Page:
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Content Reading Guide: The Indian Wars Part 2
As Native Americans continued to hunt, they came into conflict with American settlers in the West in the late 1800s. Soldiers clashed with Native Americans at the Massacre at Sand Creek in 1864. The Native Americans at Sand Creek in Colorado were slaughtered. United States Militia killed 150 people, many of whom were women and children.
The Bozeman Trail ran through Sioux territory and hunting grounds. Red Cloud, a chief of the Sioux, wanted whites to leave the area so Native Americans could control the region. Crazy Horse attacked Captain William Fetterman and 80 soldiers were killed. This conflict was called the “Battle of the Hundred Slain” by Native Americans and the “Fetterman Massacre” by the USA.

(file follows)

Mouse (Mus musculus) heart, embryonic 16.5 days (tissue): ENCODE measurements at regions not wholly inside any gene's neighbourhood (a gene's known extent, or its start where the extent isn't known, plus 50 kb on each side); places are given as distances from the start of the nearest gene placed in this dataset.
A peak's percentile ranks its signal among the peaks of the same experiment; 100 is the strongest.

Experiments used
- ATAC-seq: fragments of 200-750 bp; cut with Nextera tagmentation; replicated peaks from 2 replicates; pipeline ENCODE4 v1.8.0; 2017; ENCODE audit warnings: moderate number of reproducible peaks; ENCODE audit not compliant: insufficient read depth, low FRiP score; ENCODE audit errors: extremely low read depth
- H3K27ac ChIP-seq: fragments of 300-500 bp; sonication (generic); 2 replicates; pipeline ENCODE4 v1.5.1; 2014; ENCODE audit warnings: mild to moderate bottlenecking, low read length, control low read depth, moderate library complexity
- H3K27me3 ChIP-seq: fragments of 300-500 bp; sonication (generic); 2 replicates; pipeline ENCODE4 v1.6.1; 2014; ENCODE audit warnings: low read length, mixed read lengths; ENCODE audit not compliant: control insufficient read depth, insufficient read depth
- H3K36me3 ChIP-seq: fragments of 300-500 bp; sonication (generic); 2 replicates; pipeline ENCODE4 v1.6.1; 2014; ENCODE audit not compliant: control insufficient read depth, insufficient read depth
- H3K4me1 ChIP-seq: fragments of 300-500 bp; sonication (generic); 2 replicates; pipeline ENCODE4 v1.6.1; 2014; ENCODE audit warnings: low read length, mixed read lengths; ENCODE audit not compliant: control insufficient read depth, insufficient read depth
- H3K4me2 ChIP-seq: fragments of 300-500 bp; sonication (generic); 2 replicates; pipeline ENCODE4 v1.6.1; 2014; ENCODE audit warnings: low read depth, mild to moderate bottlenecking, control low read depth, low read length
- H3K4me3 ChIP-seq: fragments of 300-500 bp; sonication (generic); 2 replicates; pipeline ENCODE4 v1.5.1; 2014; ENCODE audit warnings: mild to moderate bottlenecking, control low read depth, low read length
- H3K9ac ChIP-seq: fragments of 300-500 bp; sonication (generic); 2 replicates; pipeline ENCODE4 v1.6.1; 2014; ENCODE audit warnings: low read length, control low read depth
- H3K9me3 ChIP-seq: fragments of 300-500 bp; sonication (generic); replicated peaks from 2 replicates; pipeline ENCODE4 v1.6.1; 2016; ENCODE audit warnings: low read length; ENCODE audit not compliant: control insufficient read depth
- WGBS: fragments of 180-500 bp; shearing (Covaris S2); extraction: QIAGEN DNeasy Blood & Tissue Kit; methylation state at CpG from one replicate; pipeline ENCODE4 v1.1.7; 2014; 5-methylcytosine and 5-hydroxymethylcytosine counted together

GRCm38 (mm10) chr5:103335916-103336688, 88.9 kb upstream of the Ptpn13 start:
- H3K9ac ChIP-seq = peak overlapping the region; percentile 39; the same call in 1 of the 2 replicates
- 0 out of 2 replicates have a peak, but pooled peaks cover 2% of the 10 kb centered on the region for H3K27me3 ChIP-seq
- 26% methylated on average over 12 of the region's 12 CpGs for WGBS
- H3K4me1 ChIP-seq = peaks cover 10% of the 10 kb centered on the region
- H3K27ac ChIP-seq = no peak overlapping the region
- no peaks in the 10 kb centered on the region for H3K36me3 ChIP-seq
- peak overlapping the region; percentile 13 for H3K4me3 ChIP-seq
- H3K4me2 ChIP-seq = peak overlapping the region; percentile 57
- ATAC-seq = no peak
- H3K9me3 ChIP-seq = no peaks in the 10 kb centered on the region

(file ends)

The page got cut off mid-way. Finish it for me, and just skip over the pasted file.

After many clashes, the USA and the Sioux entered into an agreement. The Treaty of Fort Laramie in 1868 coerced the Native Americans to live on reservations. Sitting Bull refused to sign it because nomads do not live in one precise area. He felt this treaty was unjust and would destroy the Sioux way of life.
In 1876, Colonel George Custer and his soldiers of the Seventh Calvary were stationed near the Little Big Horn River in Montana. Crazy Horse and Sitting Bull led a group of Native Americans to attack the Seventh Calvary. Custer and his men were all killed by the Native American resistance at the Battle of Little Big Horn.
During this era, there was a religious movement known as the Ghost Dance Movement. In the movement, many Native Americans predicted white western expansion would end in peace for the Native Americans. However, at the Battle of Wounded Knee in South Dakota, 300 Sioux were killed by the Seventh Cavalry previously led by Custer. The Seventh Cavalry wanted revenge for the attack on Custer. The Indian Wars essentially ceased after the Battle of Wounded Knee.